Mosquito Health Risks - Exterminator Near Me In Huntersville, NC
August 13, 2018
What many do not know or realize, are the potential dangers of the mosquito. Particularly in the spring and summer seasons, you will find many of these critters hanging around the outside of your home or business in the Huntersville, NC, area. At Go-Forth Pest Control, we are equipped and experienced in successfully reducing mosquito populations in and around Huntersville, NC, and beyond since 1959. The following information is intended to make all aware of the life-threatening risks that come with allowing mosquitoes to lurk outside you home or around your property.
The Dangers Of Mosquitos
Bites from the mosquito can cause much more than an itchy red bump, in fact the list of side effects left by mosquitoes is quite extensive. Most diseases associated with mosquitoes cause symptoms similar to influenza, such as headaches, muscle pain, joint pain and fever. This is reported by Roxanne Connelly, PhD, a medical entomologist and professor at the University of Florida in Vero Beach.
Mosquito-borne illnesses are a worldwide concern. "The infection of a mosquito bite can lead to encephalitis, coma, or even death," says Connelly, although this only happens in severe cases. The true reason behind the brutal act of a mosquito is sequel to the range of viruses that they carry and spread to mammals such as humans, horses, dogs and other animals. The following is a brief overview of infections caused by mosquitoes that are of the greatest concern for which humans are at risk.
Almost eliminated in the United States since 1951, Malaria remains a significant threat in Africa and other parts of the world. About 1,500 US citizens become ill every year during a trip, and 198 million are affected throughout the world, according to CDC. The disease comes from a parasite that infects certain types of mosquitoes, and tends to resort to a flu-like illness in humans.
The most commonly known symptom of Malaria is fever, which is characterized by shaking, aching muscles, tiredness, headaches and nausea. Symptoms usually occur within 10 to 28 days after a Malaria mosquito bite. Because of the loss of red blood cells, this disease can lead to kidney, seizure, coma or death in case the illness is not treated quickly.
2. Yellow Fever
Yellow fever is considered rare in the United States because of the availability of it's vaccination. However, this disease remains a problem in some parts of the world such as South America and Africa, where symptoms include, chills, major headaches and muscle aches, and occasionally organ failure and death. Almost 200,000 cases occur every year at an international level, killing 30,000 people, according to reports from the World Health Organization.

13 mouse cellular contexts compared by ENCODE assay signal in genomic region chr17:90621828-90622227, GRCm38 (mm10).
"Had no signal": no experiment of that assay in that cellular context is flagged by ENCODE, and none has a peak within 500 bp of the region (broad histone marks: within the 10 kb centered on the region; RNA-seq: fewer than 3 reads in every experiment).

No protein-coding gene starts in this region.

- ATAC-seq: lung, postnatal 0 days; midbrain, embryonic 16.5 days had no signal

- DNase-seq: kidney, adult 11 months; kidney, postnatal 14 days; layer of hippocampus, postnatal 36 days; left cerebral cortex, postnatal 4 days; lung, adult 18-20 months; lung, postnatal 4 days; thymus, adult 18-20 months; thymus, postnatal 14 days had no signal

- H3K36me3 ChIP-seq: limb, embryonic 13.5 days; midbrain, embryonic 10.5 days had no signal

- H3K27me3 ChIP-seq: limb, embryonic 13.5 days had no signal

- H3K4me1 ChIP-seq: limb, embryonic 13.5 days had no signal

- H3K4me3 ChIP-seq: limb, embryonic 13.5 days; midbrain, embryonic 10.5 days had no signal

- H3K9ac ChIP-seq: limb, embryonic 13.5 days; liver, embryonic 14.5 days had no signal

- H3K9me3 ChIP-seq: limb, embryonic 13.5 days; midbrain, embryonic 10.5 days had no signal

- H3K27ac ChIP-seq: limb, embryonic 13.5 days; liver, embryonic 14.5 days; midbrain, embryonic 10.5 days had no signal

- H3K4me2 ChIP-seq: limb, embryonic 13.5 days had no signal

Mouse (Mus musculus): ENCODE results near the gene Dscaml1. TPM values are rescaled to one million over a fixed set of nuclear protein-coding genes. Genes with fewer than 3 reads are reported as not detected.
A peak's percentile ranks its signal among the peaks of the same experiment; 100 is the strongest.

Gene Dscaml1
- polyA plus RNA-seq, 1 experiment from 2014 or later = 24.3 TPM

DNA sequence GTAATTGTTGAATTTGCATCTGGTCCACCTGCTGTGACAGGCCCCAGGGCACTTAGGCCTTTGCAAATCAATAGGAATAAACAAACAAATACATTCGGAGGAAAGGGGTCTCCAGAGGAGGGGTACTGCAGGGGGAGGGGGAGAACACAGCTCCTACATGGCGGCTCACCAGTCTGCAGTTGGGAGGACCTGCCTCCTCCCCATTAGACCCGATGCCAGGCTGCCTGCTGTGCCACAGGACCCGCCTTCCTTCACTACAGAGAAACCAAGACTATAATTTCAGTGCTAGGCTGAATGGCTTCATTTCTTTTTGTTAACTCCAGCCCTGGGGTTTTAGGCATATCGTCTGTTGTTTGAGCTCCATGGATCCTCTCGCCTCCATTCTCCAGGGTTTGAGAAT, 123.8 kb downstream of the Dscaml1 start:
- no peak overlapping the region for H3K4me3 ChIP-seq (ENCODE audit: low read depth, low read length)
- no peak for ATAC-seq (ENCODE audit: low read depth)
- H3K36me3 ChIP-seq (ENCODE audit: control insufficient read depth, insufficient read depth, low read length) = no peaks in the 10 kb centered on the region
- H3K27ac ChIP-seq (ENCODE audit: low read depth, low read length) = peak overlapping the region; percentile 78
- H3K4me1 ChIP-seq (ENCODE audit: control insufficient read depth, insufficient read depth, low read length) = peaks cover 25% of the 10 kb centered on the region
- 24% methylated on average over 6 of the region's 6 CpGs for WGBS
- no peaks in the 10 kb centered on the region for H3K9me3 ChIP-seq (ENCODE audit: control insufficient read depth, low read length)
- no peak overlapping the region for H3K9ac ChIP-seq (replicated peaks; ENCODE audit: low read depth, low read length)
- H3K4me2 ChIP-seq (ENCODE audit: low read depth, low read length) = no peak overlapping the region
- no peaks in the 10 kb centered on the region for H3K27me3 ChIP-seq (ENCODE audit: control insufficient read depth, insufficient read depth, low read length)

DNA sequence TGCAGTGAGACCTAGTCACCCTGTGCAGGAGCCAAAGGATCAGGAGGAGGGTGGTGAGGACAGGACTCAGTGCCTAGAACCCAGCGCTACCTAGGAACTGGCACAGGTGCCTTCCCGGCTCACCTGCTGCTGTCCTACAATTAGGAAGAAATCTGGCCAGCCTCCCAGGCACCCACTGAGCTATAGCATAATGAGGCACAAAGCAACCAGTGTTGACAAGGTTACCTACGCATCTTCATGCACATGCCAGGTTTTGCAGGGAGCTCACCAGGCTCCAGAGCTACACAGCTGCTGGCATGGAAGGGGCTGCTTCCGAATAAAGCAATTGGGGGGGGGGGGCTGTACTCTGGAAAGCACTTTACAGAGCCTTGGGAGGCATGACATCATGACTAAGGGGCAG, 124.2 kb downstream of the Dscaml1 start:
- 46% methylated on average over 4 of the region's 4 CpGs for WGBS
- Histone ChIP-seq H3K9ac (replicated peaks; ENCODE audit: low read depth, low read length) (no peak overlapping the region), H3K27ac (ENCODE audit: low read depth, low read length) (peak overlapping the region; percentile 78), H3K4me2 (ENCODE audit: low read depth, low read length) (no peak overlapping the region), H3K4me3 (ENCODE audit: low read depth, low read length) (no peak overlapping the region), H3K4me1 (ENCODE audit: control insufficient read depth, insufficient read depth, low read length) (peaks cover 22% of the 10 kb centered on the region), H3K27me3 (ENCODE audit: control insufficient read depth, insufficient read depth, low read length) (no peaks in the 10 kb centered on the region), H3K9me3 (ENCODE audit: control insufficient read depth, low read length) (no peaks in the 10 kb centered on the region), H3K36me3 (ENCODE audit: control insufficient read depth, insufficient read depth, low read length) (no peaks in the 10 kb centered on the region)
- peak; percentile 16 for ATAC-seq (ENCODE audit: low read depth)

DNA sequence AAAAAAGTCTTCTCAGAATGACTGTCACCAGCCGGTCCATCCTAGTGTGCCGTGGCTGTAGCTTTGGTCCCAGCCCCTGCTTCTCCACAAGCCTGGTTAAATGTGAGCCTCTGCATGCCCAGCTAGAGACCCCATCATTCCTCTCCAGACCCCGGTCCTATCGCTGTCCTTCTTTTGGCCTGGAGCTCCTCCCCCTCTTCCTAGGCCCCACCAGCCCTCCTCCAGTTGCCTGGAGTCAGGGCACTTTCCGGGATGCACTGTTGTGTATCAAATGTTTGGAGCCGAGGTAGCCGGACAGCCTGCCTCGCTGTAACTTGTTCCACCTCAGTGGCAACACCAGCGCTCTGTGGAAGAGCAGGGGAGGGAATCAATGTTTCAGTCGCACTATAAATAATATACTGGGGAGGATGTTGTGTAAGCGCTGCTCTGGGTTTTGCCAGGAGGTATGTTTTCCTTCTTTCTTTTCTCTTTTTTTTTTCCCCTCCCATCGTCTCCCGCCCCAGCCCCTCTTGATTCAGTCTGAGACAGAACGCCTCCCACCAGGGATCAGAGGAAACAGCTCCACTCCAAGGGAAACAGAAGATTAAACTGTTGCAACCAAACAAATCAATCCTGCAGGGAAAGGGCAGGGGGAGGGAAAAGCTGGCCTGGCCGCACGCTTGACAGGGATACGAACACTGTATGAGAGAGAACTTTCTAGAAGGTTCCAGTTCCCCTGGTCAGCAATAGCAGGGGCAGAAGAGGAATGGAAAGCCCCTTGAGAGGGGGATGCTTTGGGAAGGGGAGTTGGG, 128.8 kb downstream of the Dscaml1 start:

3. Western Nile Virus
The West Nile virus was first identified in the western region of Uganda in 1937, but it has attracted the attention of the West in recent years. In 2012, the United States experienced one of the worst WNV epidemics, with 286 deaths recorded. It is known that the Western Nile causes life-threatening neurological diseases in humans.
The biggest concern with the Western Nile is that 80% of the infections in humans have no symptoms, which is incredibly difficult to diagnose. In the absence of a vaccine currently available to humans, the best way to reduce the risk of contracting the western Nile virus is through the control of mosquitoes.
Zika virus is probably the most common disease at the moment due to the recent epidemic in Brazil. The virus causes Zika fever, a disease that shows little or no symptoms. Symptoms such as fever, red eyes, joint pain and rash usually last less than a week. The type known as Aedes' mosquitoes are responsible for the transmission of Zika, and it can also be sexually transmitted by man.
The attention Zika has attracted is due to the fact that it causes microcephaly; cranial deformation in the baby. Infected pregnant women can spread the infection to the baby, resulting in underdeveloped brain and a lower head than normal.
5. Dengue Fever
Dengue is a mosquito-derived virus and has been a global problem since the Second World War. The fever is more prevalent in tropical climates such as Southeast Asia and Latin America, and causes about 10,000 deaths per year. Symptoms usually begin within two weeks of infection and may include high temperature, vomiting, muscle and joint pain, and a characteristic skin rash. Although a vaccine for dengue fever is approved in three countries, it is not yet available on the market.